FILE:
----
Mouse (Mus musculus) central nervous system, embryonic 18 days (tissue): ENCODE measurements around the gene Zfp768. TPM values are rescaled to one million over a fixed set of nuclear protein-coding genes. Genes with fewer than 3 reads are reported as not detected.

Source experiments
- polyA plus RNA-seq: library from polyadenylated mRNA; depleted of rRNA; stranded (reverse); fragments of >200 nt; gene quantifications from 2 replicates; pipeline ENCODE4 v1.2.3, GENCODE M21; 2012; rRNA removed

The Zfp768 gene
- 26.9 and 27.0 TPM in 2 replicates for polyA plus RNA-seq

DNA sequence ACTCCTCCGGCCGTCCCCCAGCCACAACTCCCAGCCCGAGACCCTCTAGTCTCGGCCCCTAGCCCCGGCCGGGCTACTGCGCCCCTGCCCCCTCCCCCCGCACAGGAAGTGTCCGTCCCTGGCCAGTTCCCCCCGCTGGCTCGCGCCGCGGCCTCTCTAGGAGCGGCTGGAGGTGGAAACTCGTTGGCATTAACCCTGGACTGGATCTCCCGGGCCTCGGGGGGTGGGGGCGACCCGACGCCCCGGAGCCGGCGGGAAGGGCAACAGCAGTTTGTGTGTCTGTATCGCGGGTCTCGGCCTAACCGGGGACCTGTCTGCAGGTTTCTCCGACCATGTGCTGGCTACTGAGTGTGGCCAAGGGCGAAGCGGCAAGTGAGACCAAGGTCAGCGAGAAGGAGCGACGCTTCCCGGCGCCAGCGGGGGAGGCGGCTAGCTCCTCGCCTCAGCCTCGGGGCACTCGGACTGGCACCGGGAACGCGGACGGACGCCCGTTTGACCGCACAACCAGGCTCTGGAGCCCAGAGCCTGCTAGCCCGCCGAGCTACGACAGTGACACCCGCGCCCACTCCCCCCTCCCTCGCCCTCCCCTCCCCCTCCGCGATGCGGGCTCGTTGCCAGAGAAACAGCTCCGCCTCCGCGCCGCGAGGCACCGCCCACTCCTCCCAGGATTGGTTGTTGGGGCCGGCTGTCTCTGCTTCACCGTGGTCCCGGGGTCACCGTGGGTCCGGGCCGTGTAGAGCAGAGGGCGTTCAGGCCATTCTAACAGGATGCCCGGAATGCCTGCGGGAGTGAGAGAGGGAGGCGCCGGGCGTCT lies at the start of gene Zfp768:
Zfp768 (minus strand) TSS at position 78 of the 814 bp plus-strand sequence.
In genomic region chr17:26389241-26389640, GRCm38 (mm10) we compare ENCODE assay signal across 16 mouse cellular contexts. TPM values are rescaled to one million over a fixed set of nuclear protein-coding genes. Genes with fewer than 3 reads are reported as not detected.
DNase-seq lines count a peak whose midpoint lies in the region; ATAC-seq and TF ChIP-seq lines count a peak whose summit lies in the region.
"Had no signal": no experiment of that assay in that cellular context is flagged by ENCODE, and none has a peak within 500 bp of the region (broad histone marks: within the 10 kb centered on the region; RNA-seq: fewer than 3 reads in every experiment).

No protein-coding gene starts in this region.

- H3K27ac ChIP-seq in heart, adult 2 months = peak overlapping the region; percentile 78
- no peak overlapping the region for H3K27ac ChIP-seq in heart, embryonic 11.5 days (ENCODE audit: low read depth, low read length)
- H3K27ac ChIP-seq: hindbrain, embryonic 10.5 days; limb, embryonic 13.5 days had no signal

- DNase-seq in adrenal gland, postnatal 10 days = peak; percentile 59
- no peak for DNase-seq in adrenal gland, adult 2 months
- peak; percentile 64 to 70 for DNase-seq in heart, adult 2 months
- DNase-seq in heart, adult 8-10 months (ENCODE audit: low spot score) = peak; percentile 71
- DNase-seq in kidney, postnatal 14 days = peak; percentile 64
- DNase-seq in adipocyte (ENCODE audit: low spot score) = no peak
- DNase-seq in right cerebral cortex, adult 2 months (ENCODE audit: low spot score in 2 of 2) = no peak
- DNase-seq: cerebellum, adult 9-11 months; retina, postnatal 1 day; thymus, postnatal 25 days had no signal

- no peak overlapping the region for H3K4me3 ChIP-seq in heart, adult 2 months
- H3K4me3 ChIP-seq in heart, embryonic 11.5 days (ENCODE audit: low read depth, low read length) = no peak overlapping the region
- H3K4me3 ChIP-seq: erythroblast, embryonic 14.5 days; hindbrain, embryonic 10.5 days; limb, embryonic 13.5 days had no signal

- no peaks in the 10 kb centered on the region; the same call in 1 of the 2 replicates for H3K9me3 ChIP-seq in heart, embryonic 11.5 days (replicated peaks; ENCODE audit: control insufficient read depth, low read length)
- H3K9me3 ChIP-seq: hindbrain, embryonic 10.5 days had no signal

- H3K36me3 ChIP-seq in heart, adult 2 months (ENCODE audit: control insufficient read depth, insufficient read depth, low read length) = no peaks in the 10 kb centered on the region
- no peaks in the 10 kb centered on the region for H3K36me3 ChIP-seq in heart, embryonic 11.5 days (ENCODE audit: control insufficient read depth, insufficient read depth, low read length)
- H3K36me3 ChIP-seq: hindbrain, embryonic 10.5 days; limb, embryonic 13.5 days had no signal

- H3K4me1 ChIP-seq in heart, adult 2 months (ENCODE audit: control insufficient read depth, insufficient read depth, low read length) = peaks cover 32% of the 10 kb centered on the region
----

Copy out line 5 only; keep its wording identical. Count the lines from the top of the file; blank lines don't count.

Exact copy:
- 26.9 and 27.0 TPM in 2 replicates for polyA plus RNA-seq